A Florida State University graduate student has won the Three Minute Thesis regional competition at the annual meeting of the Conference of Southern Graduate Schools for the second year in a row.
Aniket Ingrole, a doctoral student in the Department of Industrial and Manufacturing Engineering at the FAMU-FSU College of Engineering, won first place in Florida State’s Three Minute Thesis competition in November for his research on building better concussion-mitigating football helmets.
This month, Ingrole became the second consecutive FSU graduate student to win the regional Three Minute Thesis competition. The competition challenges doctoral students to present their voluminous dissertations to an educated but non-specialist audience in three minutes.
CSGS is made up of 200 graduate schools across 15 states in the southern region of the United States. Out of 38 finalists, including participants from University of Virginia, Texas A&M University, University of Georgia, and Auburn University, Florida State’s Ingrole placed first overall.
“Aniket exemplifies excellence and we are so proud of him,” said Nancy Marcus, dean of the Graduate School. “It is so important to do quality research, but it is also necessary to explain the value and importance of the research, not just to one’s peers, but to a diverse and wide audience.”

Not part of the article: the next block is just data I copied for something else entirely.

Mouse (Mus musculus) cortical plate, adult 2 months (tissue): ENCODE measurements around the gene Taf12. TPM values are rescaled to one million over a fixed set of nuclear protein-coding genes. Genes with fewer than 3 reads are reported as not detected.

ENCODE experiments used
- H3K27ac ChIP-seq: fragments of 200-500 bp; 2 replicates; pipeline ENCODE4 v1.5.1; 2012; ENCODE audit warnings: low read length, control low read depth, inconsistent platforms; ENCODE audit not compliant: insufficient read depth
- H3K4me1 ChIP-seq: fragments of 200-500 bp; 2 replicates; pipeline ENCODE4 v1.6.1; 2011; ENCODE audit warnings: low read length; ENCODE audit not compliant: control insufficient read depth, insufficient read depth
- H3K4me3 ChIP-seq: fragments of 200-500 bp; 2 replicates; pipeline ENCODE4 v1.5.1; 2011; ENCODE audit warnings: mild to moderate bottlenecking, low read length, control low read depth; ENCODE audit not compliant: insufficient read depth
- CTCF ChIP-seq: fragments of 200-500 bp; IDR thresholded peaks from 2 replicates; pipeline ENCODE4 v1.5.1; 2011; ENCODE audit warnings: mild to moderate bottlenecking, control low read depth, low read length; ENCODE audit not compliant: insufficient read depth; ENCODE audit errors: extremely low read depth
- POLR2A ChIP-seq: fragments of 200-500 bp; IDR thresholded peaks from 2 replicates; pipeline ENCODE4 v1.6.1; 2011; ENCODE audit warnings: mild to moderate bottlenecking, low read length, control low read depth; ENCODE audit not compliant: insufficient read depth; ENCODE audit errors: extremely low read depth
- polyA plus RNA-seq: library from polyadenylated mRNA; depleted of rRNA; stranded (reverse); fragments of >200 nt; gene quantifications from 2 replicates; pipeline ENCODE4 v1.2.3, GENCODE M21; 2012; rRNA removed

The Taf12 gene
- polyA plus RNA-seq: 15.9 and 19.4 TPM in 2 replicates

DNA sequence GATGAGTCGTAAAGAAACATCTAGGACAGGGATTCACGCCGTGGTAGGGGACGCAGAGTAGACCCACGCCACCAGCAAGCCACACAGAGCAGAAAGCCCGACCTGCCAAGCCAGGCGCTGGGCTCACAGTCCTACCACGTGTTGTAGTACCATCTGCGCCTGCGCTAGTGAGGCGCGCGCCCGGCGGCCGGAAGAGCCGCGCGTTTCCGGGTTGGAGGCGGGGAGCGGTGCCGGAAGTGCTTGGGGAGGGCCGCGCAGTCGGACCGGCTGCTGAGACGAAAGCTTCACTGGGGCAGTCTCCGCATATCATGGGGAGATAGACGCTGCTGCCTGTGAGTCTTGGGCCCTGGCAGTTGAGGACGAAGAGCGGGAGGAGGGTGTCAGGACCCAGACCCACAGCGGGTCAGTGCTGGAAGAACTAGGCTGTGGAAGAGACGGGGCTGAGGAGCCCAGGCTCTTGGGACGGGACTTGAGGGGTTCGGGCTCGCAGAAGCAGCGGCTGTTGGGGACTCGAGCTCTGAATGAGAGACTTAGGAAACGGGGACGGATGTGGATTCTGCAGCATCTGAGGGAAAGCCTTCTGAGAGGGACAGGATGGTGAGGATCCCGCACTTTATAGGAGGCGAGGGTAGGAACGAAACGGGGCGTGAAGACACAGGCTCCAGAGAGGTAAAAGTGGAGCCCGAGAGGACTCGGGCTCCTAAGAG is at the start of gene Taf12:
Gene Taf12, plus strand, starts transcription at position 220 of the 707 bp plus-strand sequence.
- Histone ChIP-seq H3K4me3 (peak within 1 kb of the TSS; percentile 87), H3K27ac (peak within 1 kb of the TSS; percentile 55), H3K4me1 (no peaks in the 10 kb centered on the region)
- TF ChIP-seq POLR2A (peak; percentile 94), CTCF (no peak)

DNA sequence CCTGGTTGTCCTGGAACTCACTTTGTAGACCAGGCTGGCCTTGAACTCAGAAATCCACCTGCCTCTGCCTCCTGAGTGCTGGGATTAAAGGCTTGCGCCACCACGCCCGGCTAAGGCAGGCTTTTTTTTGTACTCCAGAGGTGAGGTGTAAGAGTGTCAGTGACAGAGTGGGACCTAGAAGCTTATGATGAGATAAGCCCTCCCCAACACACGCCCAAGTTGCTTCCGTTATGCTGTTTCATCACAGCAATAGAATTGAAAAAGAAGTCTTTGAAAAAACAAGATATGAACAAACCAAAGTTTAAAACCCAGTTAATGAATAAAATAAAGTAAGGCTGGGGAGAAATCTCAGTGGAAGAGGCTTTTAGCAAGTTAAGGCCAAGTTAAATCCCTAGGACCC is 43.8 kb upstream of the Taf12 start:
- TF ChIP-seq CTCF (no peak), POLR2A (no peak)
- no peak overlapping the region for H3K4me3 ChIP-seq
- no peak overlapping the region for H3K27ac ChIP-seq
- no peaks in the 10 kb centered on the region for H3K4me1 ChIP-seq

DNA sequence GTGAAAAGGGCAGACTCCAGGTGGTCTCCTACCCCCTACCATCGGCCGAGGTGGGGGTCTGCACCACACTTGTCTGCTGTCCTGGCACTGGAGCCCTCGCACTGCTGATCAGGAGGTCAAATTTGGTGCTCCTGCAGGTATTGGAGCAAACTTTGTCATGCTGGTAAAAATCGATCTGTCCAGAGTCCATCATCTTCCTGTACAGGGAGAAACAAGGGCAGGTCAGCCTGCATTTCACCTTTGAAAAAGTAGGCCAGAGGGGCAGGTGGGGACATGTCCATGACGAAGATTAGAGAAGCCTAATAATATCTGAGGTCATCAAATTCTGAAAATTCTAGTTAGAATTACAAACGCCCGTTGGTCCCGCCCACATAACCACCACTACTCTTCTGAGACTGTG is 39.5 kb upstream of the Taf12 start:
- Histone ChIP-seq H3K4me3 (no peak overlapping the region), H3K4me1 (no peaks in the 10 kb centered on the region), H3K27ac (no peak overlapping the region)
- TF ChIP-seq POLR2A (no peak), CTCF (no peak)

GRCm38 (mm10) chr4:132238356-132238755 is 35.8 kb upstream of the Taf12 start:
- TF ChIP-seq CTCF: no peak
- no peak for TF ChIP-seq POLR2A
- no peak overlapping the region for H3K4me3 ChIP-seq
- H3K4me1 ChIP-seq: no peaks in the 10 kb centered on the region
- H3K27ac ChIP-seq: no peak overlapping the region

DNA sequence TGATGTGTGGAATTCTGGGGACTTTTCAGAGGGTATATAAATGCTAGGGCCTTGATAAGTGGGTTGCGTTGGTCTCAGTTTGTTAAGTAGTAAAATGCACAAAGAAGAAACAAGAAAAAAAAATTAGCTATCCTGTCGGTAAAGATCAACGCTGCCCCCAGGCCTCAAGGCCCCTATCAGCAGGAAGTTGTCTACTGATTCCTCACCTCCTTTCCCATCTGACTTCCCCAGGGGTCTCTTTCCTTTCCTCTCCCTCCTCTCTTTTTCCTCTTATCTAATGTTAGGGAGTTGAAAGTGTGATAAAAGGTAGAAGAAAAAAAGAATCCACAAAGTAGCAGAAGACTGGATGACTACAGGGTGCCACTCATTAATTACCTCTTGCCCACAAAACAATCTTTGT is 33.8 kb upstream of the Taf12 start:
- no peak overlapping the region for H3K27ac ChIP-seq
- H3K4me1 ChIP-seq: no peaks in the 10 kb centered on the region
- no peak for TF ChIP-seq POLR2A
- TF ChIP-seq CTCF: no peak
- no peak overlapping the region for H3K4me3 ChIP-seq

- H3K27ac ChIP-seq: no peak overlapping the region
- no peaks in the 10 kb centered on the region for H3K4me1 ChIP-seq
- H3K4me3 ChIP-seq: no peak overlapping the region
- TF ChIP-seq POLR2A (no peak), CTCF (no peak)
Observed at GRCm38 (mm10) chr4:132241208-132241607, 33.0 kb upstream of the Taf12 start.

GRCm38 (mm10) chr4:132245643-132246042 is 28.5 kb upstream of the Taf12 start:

In his presentation, “Bio-Inspired Structures for Custom Manufacturing of Safer Helmets,” Ingrole talked about how he looked to nature to understand how animals such as rams and woodpeckers can take repeated blows to the head and how sea horses stay flexible. He then described how 3-D printing technology could replicate materials that mimic animal physiology to protect humans when playing sports such as football.
“I feel proud to have represented FSU in a regional competition,” Ingrole said. “Getting an opportunity to explain your research and its importance to everyone is rare, especially at this level. Given the seriousness of the problem of concussion in sports like football, my research focuses on player safety by designing a helmet that would be able to sustain various impacts. I would consider it to be a success if my efforts in this field are able to make players lives better and the sport of football a lot safer.”
Ingrole, a native of Kolhapur, India, first came to the United States in 2007 to earn his master’s degree at FSU.
Kimberly Smith, a doctoral candidate in Florida State University’s neuroscience program, won the first place award in the 2015 Regional Three Minute Thesis (3MT) Competition for her presentation on “A Behavioral and Molecular Examination of ‘Umami’ Taste.”